Again, it’s not what you say, but how you say it.
If either of these exploratory questions were asked in a hostile voice, the judgmental intention of your question would be clear.
It is possible to ask “why” questions without putting people on the defense. However, this is not easy.
It requires a deep level of trust and a strong understanding of your counterpart’s behavior.
Sadly, trust is often damaged during difficult conversations between managers and reports (e.g. poor performance review).
A good manager sees a difficult conversation as an opportunity to build trust.
The way you ask a question, including body language, tells your counterpart if it’s coming from a place of curiosity, criticism or elsewhere.
Pitfall #3: Ignoring culture and context.
Even though I’ve lived and worked all over the world, I hesitate to bring up culture with most topics.
There is a reason for this and it’s not because I no longer want to be seen as a “cultural expert”.
By the way, I no longer want to be seen as a “cultural expert”.
In my experience, personal differences usually play a bigger role than national ones.
However, both play a significant role in this topic.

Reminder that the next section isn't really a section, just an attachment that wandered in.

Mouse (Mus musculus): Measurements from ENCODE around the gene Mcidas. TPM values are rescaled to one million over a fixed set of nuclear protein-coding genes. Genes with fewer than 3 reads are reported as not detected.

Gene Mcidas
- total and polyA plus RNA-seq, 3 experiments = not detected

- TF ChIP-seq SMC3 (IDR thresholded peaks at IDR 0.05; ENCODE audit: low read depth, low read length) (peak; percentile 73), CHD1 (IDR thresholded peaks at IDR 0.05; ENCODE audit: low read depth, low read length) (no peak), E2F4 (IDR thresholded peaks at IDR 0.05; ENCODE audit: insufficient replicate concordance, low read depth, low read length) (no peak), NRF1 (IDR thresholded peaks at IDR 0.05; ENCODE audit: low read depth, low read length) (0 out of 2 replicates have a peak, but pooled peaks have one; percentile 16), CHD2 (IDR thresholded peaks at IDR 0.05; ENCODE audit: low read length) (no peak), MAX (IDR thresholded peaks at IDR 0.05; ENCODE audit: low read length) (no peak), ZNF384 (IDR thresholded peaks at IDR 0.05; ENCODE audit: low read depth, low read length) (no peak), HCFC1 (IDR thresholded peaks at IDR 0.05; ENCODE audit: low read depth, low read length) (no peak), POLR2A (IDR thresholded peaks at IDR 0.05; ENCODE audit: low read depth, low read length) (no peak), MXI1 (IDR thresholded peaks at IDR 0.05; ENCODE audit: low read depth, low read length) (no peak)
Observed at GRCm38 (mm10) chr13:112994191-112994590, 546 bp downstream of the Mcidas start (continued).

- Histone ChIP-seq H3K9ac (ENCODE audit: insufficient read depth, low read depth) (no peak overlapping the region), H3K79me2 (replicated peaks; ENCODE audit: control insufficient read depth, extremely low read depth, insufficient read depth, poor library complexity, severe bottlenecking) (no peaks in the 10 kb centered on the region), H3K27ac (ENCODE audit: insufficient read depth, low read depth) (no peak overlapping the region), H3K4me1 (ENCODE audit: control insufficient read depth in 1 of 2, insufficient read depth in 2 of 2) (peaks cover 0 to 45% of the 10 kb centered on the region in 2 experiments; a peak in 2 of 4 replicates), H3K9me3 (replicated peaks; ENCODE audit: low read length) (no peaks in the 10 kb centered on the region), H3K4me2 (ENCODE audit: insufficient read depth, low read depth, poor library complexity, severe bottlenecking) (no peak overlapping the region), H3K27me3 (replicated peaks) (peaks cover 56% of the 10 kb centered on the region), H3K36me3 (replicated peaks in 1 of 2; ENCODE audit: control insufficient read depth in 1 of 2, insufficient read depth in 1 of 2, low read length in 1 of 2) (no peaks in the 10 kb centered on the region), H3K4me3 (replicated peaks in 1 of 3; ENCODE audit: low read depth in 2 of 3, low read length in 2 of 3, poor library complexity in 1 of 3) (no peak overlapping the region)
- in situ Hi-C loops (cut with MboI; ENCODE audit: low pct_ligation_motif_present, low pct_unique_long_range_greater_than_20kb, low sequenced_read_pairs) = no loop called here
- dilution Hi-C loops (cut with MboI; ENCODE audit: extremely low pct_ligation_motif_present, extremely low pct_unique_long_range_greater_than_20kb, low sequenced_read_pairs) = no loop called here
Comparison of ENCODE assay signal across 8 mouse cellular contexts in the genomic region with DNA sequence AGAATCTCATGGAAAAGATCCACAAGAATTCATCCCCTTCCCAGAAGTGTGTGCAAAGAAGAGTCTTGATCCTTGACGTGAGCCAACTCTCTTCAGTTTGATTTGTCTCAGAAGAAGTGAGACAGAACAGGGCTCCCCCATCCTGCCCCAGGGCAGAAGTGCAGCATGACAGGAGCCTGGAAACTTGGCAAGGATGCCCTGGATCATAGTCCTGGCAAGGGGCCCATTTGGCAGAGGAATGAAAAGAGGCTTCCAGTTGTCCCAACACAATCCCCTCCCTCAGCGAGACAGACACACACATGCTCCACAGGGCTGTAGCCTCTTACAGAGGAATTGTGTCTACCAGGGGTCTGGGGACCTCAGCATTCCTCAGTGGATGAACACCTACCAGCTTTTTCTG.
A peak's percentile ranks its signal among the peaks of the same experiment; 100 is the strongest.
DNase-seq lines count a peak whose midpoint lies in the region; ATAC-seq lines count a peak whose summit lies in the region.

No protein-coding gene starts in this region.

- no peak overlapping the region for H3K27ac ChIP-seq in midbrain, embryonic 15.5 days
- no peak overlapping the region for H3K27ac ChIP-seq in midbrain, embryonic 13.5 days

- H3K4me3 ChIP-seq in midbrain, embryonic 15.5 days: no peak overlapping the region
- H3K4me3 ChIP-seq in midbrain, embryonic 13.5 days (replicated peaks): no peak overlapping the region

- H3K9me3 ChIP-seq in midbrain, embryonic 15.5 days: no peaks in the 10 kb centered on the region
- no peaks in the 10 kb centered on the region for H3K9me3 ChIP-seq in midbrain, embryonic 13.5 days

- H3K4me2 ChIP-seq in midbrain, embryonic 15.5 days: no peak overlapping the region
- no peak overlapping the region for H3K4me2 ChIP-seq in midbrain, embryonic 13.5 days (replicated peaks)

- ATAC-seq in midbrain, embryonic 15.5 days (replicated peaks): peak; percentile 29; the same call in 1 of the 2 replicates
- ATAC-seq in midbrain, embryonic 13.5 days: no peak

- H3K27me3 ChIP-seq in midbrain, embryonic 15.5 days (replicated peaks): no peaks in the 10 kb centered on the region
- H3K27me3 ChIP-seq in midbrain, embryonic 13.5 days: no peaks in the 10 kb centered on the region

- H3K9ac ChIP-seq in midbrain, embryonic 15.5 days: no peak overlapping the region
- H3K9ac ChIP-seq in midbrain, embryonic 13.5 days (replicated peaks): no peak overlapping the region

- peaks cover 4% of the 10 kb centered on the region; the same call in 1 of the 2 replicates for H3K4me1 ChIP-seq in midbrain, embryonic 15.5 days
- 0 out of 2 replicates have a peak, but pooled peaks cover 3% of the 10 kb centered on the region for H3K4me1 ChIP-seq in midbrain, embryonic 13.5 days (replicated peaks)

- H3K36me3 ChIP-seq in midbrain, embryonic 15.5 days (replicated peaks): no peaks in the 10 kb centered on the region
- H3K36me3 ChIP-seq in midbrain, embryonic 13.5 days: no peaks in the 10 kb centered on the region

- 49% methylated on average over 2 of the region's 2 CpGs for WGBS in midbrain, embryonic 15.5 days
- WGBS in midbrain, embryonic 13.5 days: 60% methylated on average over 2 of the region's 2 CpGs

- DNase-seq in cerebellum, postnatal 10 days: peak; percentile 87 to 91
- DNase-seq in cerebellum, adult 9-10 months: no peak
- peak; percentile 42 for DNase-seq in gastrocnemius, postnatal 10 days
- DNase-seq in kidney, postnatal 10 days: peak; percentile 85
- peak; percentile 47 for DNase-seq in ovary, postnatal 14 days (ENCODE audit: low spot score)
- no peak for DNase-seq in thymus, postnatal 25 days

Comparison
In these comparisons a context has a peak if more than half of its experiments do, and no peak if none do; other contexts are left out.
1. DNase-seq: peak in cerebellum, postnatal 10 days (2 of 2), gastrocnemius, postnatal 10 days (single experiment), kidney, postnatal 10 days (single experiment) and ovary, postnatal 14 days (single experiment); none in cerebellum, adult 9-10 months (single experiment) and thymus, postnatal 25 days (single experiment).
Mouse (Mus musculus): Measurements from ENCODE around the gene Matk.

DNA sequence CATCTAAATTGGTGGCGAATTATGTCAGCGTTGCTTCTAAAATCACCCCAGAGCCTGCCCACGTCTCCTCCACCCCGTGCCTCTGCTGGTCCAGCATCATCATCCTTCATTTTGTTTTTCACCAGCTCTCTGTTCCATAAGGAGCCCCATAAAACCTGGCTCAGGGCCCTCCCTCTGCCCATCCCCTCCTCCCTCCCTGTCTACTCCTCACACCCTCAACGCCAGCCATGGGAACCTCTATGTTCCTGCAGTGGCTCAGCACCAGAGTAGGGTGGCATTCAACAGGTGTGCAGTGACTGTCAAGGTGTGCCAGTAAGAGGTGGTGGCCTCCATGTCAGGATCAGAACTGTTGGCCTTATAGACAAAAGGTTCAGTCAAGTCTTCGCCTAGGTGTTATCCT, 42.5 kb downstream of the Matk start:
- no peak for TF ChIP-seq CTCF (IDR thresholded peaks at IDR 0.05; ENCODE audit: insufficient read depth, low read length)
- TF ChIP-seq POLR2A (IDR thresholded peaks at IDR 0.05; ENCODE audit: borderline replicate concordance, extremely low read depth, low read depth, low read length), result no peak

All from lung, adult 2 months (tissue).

The quality of information you get greatly depends on whom you’re asking and the situation in which you ask it, i.e. “context”.
I find closed questions work just find with most Brits – a simple prompt might give you the information you’re looking for. They might even help you ask the right question.
The Germans, on the other hand, might give you a literal “yes” or “no” but no more. Not always helpful, but correct.
The Germans are nothing if not correct. Trust me, I’ve lived here for 15+ years.
And when I think back to my early days in Germany, trying to get information on the phone was like pulling teeth…from a horse with no teeth.
My poor German certainly didn’t help but neither did my counterparts’ reluctance to give me extra information (info that would have clearly helped!).
A sensitive situation can turn unproductive or even hostile if you’re not careful.
Technique #2: Be curious.
Before asking a question, check your motive.
Ask yourself: “Do I really not know the answer?”
Again, I’m not a psychologist but I would guess that many questions are asked even though the answer is already known.